There are an infinite number of ways to setup a reef so I won't point to any specific products. I'm also making the assumption that by reef you mean a marine tank with rock, coral displays, inverts, fish, etc. Before I even begin, you need to realize that $1000-$2000 may not get you where you are expecting with a 220 gallon reef tank build. You may be able to get started with that, but in my experience you will likely need 3x that amount to start a tank that will be stable and successful. This figure does not include any fish, inverts, or corals and assumes you have some of the equipment already.
A few things I don't see listed that I would consider a must have for a 220 gallon reef:
- RO/DI system with a mixing station setup. If you are going to do
it properly, you need to get your total dissolved solids as close to
0ppm as possible during the initial fillup, when topping off and when
doing water changes. An RO/DI system will do that for you and is more economical than buying RO/DI water every time you need it. RO/DI systems produce water relatively slowly so you will need large storage containers, pumps, and basic plumbing to set this up so the water is available when you need it. I wouldn't even consider a 220 gallon reef without this in place.
- Test kits of various sorts. I would look at master test kits made specifically for marine tanks as well as master test kits made specifically for reefs. They will test different things. There are also other test kits you will need that may not come in the master kits. Get the best kits/testers you can afford as some of the cheaper ones are much more difficult to read in my opinion. You should also have a hydrometer or even better a refractometer to test the water salinity when mixing for water changes or top offs.
- Rock, and probably a combination of base dry rock and some live rock. Rock in a reef does a lot of the maintenance work for you. You can have marine tanks with no rock, but I certainly wouldn't call those "reefs". Even a lot of fish only tanks have live rock (FOWLR). A lot of reef forums will recommend a pound of rock for every gallon of water, not all of which needs to be in your display tank. In your case, that would be 220lbs of rock. If you went with all live rock to meet this recommendation, which some people do, your budgeted funds would probably be gone, completely. Of course, you could go with much cheaper base rock but half your budget would still be gone.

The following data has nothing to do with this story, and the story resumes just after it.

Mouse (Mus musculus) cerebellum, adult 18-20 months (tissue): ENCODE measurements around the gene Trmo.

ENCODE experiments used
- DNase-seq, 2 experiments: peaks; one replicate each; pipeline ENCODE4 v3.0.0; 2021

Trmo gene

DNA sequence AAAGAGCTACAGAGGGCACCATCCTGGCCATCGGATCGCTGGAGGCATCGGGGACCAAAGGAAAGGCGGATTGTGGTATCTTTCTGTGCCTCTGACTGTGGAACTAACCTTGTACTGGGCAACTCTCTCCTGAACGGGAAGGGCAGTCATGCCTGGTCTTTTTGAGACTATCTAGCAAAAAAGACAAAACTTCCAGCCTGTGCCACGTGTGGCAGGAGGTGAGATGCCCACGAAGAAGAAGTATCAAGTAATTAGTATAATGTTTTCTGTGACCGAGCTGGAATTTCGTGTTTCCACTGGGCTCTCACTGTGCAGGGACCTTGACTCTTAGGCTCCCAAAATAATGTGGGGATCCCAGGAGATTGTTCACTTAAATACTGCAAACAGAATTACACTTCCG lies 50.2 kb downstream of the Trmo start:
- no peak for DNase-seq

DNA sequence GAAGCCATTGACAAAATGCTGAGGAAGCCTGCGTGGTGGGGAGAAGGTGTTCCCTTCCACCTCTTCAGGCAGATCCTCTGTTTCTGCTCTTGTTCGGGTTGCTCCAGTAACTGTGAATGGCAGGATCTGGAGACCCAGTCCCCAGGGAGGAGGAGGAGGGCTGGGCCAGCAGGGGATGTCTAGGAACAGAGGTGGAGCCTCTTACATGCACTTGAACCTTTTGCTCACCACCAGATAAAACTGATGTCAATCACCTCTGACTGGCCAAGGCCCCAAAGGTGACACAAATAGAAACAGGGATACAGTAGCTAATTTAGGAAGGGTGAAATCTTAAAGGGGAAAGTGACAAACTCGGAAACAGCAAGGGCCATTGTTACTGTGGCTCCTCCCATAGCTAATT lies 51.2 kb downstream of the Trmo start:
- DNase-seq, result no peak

- Reef lighting that will support coral life. This is probably one of the most important pieces of equipment for your coral. You need to get lights specifically made to support reef life. Your options are basically T5's, Metal Halides, LED's or a combination made specifically for reefs. For proper lighting of a 220 gallon, you will easily need almost your entire budget for this item alone and you will almost certainly need multiple fixtures. See some of the recommendations on this forum: 220 gallon lighting recommendations
- A sump to house all your equipment and probably a rather large one (55 gallon+) I've never had a reef tank that large, but all the successful ones (and most reef tanks in general) I have seen are using sumps rather than canister filters. There is just too many other pieces of equipment and media you may need a place to house. Protein skimmers, dedicated refugium, chillers, controllers, UV sterilizers, calcium reactors, carbon reactors, kalkwasser drips, additional rock, chaeto, other macroalgae, the list goes on. I'm not saying you can't use a canister, but I believe you may still need a sump for other things.
Don't let any of this discourage you though because I am not an expert, just a hobbyist. I have also seen some impressive tanks put together for a fraction of the normal costs. I would however not rush into this as you could lose some serious money doing it wrong. I would keep doing research and join some of the excellent forums out there related to reef keeping.